Huck reiterates the beauty of the house and the exceptional quality of its appointments. He is very comfortable in the house and a fan of the cooking, which is very good as well as plentiful.
Huck describes Col. Grangerford, the head of the household, who is the epitome of Southern gentility. His family respect and honor him. They are a wealthy family and very hospitable. Huck is impressed by them but soon finds out that they are a part of a bloody feud that has been going on for 30 years. He finds out that no one knows how or why it started but it still goes on. The families join each other for church but they take their guns with them.
A slave takes Huck to Jim, who is hiding nearby. He learns that Jim was close behind him after the raft was hit but Jim heard the family question Huck, so he stayed in hiding. The slaves have been taking care of him; he has found the raft and been fixing it up.
The next day, Sophia Grangerford and Harney Shepherdson run off together, which prompts a new bout of violence. The colonel and his sons are killed. Huck finds Buck and watches him get killed by a group of men on horseback. He is sickened by the sight. He rejoins Jim and they leave the land behind and make their way on the Mississippi again.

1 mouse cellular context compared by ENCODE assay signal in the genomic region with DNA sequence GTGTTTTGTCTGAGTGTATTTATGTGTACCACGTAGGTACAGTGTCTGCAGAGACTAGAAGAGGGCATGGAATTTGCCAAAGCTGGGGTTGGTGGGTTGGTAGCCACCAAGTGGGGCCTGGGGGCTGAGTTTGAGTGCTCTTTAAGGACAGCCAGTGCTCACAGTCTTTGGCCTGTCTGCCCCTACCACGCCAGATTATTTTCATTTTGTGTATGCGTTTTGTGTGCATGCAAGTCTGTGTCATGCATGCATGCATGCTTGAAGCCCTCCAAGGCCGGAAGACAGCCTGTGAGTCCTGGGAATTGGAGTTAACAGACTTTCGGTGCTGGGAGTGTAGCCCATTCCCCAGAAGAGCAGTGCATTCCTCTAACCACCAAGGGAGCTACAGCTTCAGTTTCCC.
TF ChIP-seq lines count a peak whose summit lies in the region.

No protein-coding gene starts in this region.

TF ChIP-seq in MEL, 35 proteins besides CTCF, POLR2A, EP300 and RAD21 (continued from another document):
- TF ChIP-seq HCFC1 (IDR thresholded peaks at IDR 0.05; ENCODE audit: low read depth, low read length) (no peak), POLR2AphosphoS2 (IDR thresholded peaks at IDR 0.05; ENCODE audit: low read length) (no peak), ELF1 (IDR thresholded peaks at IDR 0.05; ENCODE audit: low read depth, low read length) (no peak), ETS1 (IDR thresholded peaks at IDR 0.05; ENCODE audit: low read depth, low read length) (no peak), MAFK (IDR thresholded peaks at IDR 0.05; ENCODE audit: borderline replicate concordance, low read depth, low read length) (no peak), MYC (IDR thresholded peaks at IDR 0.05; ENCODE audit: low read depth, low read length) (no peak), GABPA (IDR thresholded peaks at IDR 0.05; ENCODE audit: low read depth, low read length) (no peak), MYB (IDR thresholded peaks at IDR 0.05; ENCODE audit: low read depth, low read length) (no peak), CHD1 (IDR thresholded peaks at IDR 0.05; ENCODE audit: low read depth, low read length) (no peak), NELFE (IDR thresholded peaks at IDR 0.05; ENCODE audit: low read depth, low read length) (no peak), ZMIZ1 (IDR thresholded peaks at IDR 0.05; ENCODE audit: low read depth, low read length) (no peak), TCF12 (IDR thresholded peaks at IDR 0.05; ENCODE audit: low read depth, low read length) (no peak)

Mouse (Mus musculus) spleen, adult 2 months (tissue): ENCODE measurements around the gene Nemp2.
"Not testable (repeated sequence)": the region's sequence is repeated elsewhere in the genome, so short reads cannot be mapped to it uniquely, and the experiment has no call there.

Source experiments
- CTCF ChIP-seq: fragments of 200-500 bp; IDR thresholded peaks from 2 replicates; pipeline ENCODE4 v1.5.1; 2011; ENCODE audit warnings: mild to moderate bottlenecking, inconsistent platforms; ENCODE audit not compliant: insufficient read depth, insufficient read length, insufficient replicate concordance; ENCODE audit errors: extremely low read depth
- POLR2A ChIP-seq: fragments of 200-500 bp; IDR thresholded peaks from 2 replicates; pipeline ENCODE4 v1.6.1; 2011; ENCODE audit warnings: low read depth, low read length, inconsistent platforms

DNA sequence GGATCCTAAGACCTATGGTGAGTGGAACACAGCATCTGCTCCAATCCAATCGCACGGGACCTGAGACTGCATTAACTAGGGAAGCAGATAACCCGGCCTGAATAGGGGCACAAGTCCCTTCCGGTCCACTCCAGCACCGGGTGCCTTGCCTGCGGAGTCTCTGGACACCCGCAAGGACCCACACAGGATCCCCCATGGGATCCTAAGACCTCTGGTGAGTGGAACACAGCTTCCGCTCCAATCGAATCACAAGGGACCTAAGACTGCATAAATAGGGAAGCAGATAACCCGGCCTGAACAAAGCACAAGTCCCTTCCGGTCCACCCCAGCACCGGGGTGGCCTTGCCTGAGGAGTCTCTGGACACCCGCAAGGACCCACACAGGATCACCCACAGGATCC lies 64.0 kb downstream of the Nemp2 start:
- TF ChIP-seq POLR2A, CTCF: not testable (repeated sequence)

Huck describes Col. Grangerford, the head of the household, who is a Southern gentleman, through and through. He is finely dressed and is polite and generous. His moods dictate the general feeling of the house and everyone is well-mannered, especially when the Colonel is around. Everyday he and his wife come down to the parlor and the children stand up until their parents are seated. Then sons drink a toast to their father and mother. Bob is the oldest son, followed by Tom and then Buck. The older sons mirror the Colonel, beautifully dressed and genteel. Charlotte is the oldest daughter, who is beautiful and can be feisty. Sophia is younger and calmer. Each member of the family has their own slave, including Huck. There were three more sons, who were killed.
The family entertains quite often and their wealth is evident. Huck discovers that there is another aristocratic family by the name of Shepherdson who live nearby. One day, he and Buck are hunting in the woods when they hear a horse coming. They hide in the woods and Harney Shepherdson soon rides up. Buck fires a shot, which knocks Harney's hat off of his head. In response he gets out his gun, but Huck and Buck run back to the house. Buck tells his father what happened, who scolds him for shooting from behind a bush. Buck argues that Shepherdsons do the same.